Gangs of London
Remember when Lale called Sean Wallace a child, and Luan said he was the type of boy to burn London to the ground to prove that he was a man? Both of those judgments turn out to be prescient in this third episode of Gangs of London. How many people does Sean personally kill at the end of this episode during the attack on the travelers’ camp? A few? A dozen? Is this really what will help Sean feel like a man, the embodiment of his father Finn’s legacy, and worthy of sitting in his big leather chair? Or is Sean the kind of heir — raised in fear and trained in brutality — for which nothing will ever be enough?
We’re seeing the cracks in Sean’s rule already. The reality is that the Dumanis don’t seem to respect Sean very much, and to be honest, he hasn’t exactly earned their trust. There’s whatever secret deal Alex has going with Nasir Afridi, which is allowing Nasir and his father Asif access to the ports. If they’re not running drugs — since Sean had called for a ban on that since his father’s death, and the heroin drought in the city is exactly what Lale takes advantage of — what are they doing? Lale’s hit on the Afridi family drug pipeline through cows that come to the U.K. by way of Turkey is such a huge deal that Asif himself comes to London to confront Sean, although he didn’t bother making the trip for Finn’s funeral. The loss of 5 million pounds is no joke, and Asif could very easily become an enemy for Sean. It’s only been a week of Sean stepping up, and the 30 years of power Finn held over the city is close to unraveling. The only person who genuinely thinks Sean is doing a good job so far is his mother Marian, and well, I’m not entirely sure her hands are clean of her husband’s murder!
This third episode of Gangs of London begins with a flashback: During their sons’ early teen years, Finn and Marian took Sean and Billy out to their family cabin — not for a vacation, but for a test. The story the parents told their sons: They were going rabbit hunting. The reality: A man was buried in the ground up to his neck. He was bloody and pleading for his life. And if Sean could kill him, Finn said, he was ready for the family business. “We are born into a certain world. It’s chosen for us, fated. Some might think it’s brutal. I say it’s glorious. If you can do this one thing, you can have all that it has to offer,” Finn rhapsodizes. I’m not sure what is most tragic here: how enthralled Sean is by his father and how tortured he looks when he can’t pull the rifle trigger; Marian’s hovering and how she tries to help Sean by having Finn cover the man’s head with a bucket (actress Michelle Fairley especially brings to mind the rigidity and inflexibility of her Catelyn Stark performance this episode); or Billy stepping in to help his brother by taking the shot for him and then walking away.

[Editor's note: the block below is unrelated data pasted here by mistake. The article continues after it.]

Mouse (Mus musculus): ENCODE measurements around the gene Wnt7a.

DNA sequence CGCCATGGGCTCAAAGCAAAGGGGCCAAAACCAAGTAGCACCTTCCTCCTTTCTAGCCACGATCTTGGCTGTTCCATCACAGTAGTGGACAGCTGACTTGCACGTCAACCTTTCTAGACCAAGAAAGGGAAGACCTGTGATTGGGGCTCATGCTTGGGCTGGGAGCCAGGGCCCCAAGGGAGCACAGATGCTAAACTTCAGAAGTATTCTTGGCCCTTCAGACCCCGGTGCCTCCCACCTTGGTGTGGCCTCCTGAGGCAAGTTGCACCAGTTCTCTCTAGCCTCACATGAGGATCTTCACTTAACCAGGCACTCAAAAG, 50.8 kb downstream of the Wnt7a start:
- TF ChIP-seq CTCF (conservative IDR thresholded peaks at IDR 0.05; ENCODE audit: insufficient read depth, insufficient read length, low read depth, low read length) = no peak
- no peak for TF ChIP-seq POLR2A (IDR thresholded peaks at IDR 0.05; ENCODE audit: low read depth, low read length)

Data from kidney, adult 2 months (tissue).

So far in their adult lives, Billy has seemed like the weak one: addicted to heroin, lying in Marian’s lap, uninvolved in the family business. He’s the Fredo to Sean’s Sonny Corleone, or the Luke to Steven Crain, or the Ben Davis to Wendy Byrde. But Billy in this episode proves that he’s more than we initially expected and made of weightier stuff. He protected Sean in their childhood. He tracks down the heroin that he sees being done at the orgy he attends (as you do) and realizes that it was Lale and the Kurdish faction who hit the truck carrying Asif’s cows, stole the heroin from inside, and then distributed the drugs within London and outside of Sean’s decree. He proves his value — and yet Sean refuses his help.